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ken_ichikawa

Id Cards Not Cancelled

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From Elreg:

The two biggest contractors on the doomed ID cards scheme will escape any serious financial impact, as the government will not cancel their deals.

With today's announcement that ID cards will be scrapped within 100 days, it's emerged CSC and IBM will simply have the scale of their tasks reduced.

CSC is operating the 10-year, £385m application and enrolment contract. A Home Office spokesman told The Register that because the technology will be used for passports and in issuing ID cards to foreigners - which will go ahead - the firm will not be affected.

Quelle surprise.

It is Injin world time yet time to oil up that old AK yet?

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sounds like the new government is the same old cr*p hidden in a shiny new wrapping. Just like Barack Obama isn't much different than Bush (in his politics, not his manners).

Proof again that they all work for the same masters (the banksters).

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sounds like the new government is the same old cr*p hidden in a shiny new wrapping. Just like Barack Obama isn't much different than Bush (in his politics, not his manners).

I don't think so - this is just typical NuLabour 'scorched earth' policy: make irreversible commitments to white elephant projects, so that even if a new government comes in, they can't do anything about it.

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Guest sillybear2

So how will this affect the former Home Secretary who pushed for ID cards then resigned and went to work for one of the companies involved in the statists wet dream ID card fiasco? :ph34r:

http://www.guardian.co.uk/politics/2007/mar/25/uk.idcards

He did his job well and is being rewarded appropriately by his pay masters for selling the country down the river, the previous government signed watertight multi-year contracts with high costing get out clauses and sucessfully bound the hands of their successors, remember a change of government means nothing, the government is a continuous legal entity and contracts are binding.

The civil servants who drafted the contracts should be shot.

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I don't think so - this is just typical NuLabour 'scorched earth' policy: make irreversible commitments to white elephant projects, so that even if a new government comes in, they can't do anything about it.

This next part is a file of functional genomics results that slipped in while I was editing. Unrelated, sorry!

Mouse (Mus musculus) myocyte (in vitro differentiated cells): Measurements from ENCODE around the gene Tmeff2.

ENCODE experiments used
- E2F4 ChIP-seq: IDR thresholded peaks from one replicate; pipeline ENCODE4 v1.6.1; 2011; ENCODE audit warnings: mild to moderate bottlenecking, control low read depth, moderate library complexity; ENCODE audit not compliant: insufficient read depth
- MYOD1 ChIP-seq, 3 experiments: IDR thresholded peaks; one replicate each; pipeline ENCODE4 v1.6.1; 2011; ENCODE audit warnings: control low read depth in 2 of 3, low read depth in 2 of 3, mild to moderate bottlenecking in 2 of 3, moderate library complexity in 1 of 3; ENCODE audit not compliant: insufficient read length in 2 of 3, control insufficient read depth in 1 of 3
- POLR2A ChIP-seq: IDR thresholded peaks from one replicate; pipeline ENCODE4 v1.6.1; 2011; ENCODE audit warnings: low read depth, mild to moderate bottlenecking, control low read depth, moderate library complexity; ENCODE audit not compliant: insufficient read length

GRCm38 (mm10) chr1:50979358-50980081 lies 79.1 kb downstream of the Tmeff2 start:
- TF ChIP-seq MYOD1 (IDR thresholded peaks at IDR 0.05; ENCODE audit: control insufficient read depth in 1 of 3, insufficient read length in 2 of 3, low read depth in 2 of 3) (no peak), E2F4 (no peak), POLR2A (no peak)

We'll see in a year or two, it's still too early to tell, but somehow I'm not optimistic and news like this one doesn't help.

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Guest sillybear2

We'll see in a year or two, it's still too early to tell, but somehow I'm not optimistic and news like this one doesn't help.

There is only one thing better than winning a government contract to do something, and that's being paid to do nothing.

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There is only one thing better than winning a government contract to do something, and that's being paid to do nothing.

A central identity database for the UK is actually a very good idea indeed.

The state should have a list somewhere, of its citizens, and a means of identifying them. It needs this so that it can discriminate, and give services to people that are ok the UK, and refuse it to those who arent.

For example, I never understood why we should educate every child that turns up at school. Surely it should be UK children, and everyone else has to either pay or lump it? I dont want my tax to be used to educate foreigners. Of course an elected body has the ability to disagree and apply a different set of criteria. If we were to adopt a UK children only system, saving us billions I might add, you would need a central list of UK subjects, to allow you to discriminate between those who are and are not eligible for such an education.

Think about it, education, healthcare, benefits, etc, you need to know if the person you are dealing with is a UK citizen. If there is no centrally maintained list of who is a UK citizen to refer to, how do you achieve that?

Truth is you cant.

So I am all in favour of setting up such a central list.

Mind you, I do disagree with ID cards themselves. If you create them, they will be copied and used to defraud people. Access to the central system should be strictly controlled to make sure its purpose isnt corrupted by criminal elements. Allocate people something like a NI number, that they can carry around in their heads, keep any biometric information on central record. It keeps the cost down and the integrity of they system would be complete.

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A central identity database for the UK is actually a very good idea indeed.

The state should have a list somewhere, of its citizens, and a means of identifying them. It needs this so that it can discriminate, and give services to people that are ok the UK, and refuse it to those who arent.